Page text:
An interesting discussion at New APPS, spurred by the following list:
- Lycan and Prinz, Mind and Cognition: An Anthology (3rd ed., 2008) has three texts by women (one of them co-written with a man) among 56 chapters.
- Heil, Philosophy of Mind: A Guide and Anthology (2004) has five texts by women among 50 chapters.
- Chalmers, Philosophy of Mind: Classical and Contemporary Readings (2002) has two texts by women among 63 chapters.
- Morton, A Historical Introduction to the Philosophy of Mind: Readings with Commentary (2nd ed., 2010) has three texts by women among 40 chapters.
- O’Connor, Philosophy of Mind: Contemporary Readings (2003) has zero texts by women among 28 chapters.
- Bermudez, Philosophy of Psychology: Contemporary Readings (2006) has three texts by women (two of them co-written with men) among 30 chapters.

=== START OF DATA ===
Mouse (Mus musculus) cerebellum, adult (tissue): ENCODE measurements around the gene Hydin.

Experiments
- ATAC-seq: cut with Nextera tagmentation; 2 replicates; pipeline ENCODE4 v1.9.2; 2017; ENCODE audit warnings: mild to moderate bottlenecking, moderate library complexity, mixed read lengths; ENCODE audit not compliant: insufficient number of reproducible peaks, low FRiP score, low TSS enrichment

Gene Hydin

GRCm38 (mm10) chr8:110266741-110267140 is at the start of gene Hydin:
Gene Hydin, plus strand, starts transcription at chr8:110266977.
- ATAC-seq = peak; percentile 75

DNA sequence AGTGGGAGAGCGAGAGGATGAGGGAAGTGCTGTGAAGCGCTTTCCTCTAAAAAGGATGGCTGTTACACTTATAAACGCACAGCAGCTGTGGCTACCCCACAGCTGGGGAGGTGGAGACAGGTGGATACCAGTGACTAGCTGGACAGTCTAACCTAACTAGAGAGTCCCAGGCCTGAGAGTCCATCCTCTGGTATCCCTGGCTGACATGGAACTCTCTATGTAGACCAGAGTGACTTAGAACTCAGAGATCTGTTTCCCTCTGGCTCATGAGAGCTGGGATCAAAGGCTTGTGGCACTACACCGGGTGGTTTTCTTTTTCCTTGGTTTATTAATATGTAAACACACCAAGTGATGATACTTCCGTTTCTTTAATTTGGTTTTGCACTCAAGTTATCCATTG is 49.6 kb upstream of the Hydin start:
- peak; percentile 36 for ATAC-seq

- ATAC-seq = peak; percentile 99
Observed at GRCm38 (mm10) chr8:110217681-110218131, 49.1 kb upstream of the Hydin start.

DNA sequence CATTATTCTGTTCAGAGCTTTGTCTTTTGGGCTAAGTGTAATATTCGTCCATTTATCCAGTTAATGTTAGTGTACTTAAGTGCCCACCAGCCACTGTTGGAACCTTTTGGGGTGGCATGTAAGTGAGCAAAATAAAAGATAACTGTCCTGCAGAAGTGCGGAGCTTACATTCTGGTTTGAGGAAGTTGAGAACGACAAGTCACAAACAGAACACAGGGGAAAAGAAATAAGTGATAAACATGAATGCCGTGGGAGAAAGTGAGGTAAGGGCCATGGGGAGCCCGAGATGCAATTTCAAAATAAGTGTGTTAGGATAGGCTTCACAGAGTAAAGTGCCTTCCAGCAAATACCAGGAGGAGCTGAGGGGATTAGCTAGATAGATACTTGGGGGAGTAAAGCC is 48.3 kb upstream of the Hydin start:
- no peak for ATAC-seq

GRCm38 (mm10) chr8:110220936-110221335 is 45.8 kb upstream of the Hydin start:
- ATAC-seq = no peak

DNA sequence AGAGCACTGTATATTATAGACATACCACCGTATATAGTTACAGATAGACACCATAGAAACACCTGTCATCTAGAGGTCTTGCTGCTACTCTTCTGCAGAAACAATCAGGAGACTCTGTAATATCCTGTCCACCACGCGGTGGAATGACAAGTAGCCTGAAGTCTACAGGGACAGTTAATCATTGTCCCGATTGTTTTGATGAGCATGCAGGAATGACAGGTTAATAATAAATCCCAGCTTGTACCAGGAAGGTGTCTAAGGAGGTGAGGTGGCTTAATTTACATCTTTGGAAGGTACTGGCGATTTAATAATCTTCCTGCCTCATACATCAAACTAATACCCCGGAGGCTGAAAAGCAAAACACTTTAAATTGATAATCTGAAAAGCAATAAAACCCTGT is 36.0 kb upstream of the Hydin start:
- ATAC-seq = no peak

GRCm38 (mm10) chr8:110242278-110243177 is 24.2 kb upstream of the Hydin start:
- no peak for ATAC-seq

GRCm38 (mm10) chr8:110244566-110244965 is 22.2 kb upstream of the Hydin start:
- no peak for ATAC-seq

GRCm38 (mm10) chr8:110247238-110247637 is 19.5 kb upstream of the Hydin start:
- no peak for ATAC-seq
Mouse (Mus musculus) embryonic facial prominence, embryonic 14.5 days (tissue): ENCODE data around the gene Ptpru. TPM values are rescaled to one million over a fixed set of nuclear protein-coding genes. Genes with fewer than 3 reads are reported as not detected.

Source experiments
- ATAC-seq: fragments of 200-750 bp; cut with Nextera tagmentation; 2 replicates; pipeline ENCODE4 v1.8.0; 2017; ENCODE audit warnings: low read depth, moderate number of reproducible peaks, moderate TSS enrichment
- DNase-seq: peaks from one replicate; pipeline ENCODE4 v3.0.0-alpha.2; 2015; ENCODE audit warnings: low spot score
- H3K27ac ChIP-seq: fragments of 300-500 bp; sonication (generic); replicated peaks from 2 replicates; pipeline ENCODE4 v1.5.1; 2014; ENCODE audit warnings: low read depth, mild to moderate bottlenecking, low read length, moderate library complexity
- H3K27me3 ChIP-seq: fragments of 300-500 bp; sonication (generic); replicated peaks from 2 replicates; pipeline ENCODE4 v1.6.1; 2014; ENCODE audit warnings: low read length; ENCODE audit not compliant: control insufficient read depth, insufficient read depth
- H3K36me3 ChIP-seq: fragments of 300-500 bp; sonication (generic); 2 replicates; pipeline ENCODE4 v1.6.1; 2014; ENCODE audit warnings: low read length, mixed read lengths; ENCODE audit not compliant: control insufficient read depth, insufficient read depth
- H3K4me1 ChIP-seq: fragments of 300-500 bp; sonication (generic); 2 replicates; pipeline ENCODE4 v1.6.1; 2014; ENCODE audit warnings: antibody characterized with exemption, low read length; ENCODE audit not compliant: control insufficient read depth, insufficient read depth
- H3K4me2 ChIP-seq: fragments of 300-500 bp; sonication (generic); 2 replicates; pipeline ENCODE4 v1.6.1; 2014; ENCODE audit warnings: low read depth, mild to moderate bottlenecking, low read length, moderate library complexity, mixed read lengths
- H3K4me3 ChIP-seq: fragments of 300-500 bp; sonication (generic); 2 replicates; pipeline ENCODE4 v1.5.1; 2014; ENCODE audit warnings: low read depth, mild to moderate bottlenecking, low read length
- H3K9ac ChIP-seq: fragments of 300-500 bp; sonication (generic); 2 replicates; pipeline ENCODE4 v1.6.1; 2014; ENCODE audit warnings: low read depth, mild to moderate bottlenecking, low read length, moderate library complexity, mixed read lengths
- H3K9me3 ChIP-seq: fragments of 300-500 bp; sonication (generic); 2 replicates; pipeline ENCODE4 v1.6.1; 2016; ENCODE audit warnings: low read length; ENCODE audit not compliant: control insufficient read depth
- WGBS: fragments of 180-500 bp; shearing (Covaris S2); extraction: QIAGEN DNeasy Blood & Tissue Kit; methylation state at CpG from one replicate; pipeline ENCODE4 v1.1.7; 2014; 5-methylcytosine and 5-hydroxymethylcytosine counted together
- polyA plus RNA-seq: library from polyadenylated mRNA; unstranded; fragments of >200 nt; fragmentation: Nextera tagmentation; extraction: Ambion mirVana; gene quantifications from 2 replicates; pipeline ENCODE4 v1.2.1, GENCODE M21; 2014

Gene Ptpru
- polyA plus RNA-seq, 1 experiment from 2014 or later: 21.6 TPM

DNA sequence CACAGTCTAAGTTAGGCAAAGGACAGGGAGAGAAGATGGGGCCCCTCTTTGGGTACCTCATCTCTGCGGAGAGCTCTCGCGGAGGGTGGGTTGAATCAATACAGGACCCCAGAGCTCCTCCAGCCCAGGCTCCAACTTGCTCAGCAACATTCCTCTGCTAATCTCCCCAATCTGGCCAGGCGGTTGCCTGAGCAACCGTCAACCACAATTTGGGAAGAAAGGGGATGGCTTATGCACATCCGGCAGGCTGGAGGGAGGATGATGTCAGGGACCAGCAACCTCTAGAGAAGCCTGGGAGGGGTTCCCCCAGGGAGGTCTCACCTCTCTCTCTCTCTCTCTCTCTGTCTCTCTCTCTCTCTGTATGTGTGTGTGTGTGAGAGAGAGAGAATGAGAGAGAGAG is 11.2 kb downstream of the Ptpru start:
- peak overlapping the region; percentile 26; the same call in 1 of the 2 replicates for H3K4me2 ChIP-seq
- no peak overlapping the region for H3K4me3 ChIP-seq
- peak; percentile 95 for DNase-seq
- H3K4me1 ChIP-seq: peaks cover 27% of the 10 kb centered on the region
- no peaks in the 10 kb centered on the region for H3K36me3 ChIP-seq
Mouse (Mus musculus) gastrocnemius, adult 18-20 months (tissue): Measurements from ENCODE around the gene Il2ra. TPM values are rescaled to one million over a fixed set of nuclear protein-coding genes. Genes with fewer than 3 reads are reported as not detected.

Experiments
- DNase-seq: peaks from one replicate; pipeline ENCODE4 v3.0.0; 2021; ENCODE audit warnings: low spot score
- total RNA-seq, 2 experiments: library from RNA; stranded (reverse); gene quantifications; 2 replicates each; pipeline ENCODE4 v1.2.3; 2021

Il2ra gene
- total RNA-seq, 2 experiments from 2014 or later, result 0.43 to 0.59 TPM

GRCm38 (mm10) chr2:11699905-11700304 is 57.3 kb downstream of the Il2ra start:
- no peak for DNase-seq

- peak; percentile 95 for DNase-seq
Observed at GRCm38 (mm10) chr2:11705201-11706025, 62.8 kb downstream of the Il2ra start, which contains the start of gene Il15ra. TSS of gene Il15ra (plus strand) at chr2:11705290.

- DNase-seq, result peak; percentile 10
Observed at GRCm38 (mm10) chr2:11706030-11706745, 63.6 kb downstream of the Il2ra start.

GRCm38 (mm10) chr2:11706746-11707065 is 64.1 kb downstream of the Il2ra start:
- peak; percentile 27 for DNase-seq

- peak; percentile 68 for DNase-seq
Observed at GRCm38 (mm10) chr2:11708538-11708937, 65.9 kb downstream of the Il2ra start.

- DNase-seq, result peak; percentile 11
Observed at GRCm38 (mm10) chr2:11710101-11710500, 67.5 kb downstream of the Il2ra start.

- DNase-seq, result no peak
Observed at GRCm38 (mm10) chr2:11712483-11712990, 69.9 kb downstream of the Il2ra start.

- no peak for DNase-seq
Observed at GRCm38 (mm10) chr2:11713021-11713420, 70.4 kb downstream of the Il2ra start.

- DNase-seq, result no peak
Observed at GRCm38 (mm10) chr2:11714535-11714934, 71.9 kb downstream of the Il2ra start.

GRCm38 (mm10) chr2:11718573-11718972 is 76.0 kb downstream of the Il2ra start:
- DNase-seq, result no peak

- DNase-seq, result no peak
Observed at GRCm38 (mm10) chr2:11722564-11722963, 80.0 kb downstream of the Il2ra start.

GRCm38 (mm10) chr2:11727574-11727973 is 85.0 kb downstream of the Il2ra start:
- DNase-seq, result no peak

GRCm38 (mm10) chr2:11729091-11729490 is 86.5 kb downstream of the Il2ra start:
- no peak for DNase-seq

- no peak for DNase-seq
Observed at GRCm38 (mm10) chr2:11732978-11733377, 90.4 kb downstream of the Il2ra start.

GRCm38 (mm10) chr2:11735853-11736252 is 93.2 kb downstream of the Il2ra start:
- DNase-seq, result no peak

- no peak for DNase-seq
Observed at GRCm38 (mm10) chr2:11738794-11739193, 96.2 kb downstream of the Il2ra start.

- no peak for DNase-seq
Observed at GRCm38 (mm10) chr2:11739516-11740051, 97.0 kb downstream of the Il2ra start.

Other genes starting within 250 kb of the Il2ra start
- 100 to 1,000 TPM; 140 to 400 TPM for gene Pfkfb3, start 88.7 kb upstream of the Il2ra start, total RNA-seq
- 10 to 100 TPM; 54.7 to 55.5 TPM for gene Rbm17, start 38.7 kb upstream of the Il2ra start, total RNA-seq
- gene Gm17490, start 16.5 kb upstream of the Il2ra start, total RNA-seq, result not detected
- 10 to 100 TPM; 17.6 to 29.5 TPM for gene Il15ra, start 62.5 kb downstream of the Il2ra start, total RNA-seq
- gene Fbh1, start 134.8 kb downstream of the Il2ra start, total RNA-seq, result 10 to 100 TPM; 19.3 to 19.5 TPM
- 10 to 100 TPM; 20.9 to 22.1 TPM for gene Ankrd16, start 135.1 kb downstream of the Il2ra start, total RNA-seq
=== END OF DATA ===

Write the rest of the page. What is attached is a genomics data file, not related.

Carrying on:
- Beakley and Ludlow, The Philosophy of Mind: Classical Problems/Contemporary Issues (2nd ed., 2006) has two texts by women (one co-written) among 83 chapters.
- Noe and Thompson, Vision and Mind: Selected Readings in the Philosophy of Perception (2002) has two texts by women among 23 chapters.
In the comments, two people have pointed out that Brie Gertler and Larry Shapiro’s Arguing About the Mind, which was left off the list, has a better gender balance than any of these. Also, Dave Chalmers notes that he is working on a second edition of his anthology, which will be more diverse in this regard.